Do you know Mobile Phone Driving Law?
Mobile phones are a ‘must have’ for many people – responding to that ping of a text, someone phoning or checking social media is very hard to ignore. However, they must be ignored when you are driving as the risks and penalties are not worth it.
In March 2017, new UK laws were introduced concerning mobile phones and driving.
Using a mobile phone while driving in the UK has been illegal since 2003, however studies show that around one in five UK drivers still use their phones behind the wheel.
What does the Law say?
Very simply, “It’s illegal to hold a phone or sat nav while driving or riding a motorcycle.”
If you need to use your mobile phone while driving it must be hands-free. According to gov.co.uk these can be:
> a bluetooth headset
> voice command
> a dashboard holder or mat
> a windscreen mount
> a built-in sat nav
Ensure that your windscreen or dashboard mount doesn’t block your view of the road or traffic ahead.
The law doesn’t change when you stop in traffic either, using your mobile phone at any point whilst driving is illegal. The only time you can hold your mobile is when you are parked safely.
What if it’s an Emergency?
If it is unsafe or impractical for you to stop and you are in an emergency situation then you are able to dial 999 or 112.
Can I use my phone as a Sat Nav while driving?
Yes, but you need to ensure that it is used hands-free. Ideally you need to get a windscreen or dashboard mount and make sure that it doesn’t obscure your view. Set your destination before you set off and don’t try to update it or touch it whilst you are driving.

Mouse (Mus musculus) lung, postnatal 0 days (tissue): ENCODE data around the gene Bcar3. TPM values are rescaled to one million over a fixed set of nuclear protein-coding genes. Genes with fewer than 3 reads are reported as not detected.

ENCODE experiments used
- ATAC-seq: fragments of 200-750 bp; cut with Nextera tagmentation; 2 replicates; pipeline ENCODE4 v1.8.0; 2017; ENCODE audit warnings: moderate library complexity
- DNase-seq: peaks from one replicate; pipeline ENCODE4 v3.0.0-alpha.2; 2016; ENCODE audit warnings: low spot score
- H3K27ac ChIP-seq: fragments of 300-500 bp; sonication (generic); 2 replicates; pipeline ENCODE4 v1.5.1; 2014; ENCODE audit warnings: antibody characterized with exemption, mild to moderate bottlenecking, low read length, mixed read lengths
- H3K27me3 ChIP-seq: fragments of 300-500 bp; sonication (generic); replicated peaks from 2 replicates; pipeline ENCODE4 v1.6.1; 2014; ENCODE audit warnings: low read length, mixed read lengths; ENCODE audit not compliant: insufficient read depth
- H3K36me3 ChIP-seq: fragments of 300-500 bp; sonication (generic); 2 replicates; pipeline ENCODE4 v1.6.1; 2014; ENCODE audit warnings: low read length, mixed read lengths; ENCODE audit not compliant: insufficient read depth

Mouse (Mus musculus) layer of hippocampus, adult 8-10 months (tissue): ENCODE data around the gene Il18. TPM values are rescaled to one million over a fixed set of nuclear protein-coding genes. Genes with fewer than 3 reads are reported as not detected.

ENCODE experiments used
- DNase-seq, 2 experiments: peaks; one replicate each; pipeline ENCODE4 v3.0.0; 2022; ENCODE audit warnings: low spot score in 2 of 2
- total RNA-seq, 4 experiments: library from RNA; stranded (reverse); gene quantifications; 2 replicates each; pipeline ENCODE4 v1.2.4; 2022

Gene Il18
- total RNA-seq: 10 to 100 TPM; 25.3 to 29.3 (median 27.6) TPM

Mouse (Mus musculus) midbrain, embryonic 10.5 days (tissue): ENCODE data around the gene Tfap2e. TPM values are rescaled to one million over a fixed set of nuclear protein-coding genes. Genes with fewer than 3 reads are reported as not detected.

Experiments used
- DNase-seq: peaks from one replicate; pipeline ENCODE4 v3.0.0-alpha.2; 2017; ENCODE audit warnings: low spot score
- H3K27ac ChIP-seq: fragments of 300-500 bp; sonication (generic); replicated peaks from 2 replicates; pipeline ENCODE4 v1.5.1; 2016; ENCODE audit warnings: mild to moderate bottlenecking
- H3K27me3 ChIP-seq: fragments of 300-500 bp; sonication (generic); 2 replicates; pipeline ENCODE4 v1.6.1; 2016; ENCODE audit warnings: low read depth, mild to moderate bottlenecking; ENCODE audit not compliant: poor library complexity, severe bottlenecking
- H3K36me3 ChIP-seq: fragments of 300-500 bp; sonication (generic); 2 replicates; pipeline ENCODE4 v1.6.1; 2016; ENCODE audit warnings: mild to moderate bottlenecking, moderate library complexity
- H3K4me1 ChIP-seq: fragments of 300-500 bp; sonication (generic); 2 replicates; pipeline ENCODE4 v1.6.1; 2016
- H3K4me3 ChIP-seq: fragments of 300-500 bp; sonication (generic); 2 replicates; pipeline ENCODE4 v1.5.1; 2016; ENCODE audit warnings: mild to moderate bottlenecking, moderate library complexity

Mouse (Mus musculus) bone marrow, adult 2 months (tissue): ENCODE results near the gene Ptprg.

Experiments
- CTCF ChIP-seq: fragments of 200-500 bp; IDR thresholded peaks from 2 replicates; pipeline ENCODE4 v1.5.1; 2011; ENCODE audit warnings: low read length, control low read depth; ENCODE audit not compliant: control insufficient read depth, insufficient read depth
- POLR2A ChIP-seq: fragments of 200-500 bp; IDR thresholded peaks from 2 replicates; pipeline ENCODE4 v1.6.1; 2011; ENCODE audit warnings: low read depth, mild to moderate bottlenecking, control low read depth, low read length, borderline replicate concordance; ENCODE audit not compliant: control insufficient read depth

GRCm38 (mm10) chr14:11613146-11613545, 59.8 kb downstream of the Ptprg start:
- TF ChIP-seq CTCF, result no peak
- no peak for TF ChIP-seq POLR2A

What are the Penalties?
The penalties can be very severe.
Gov.uk clearly sets out the risks if caught using a hand-held phone when driving or if deemed to have an obscured view of the road and traffic or not in full control of your vehicle. This could be 3 points on your licence, a maximum £1,000 fine and in some cases a ban.
If you passed your driving test in the last 2 years, then you will lose you licence. If that happens you would have to go through the whole test process again including applying and paying for a new provisional licence and then passing both your theory and practical parts of the driving or riding test again.
Leave your phone in your bag of glove box and ignore it while you’re driving or pull over and park up if you need to use it.
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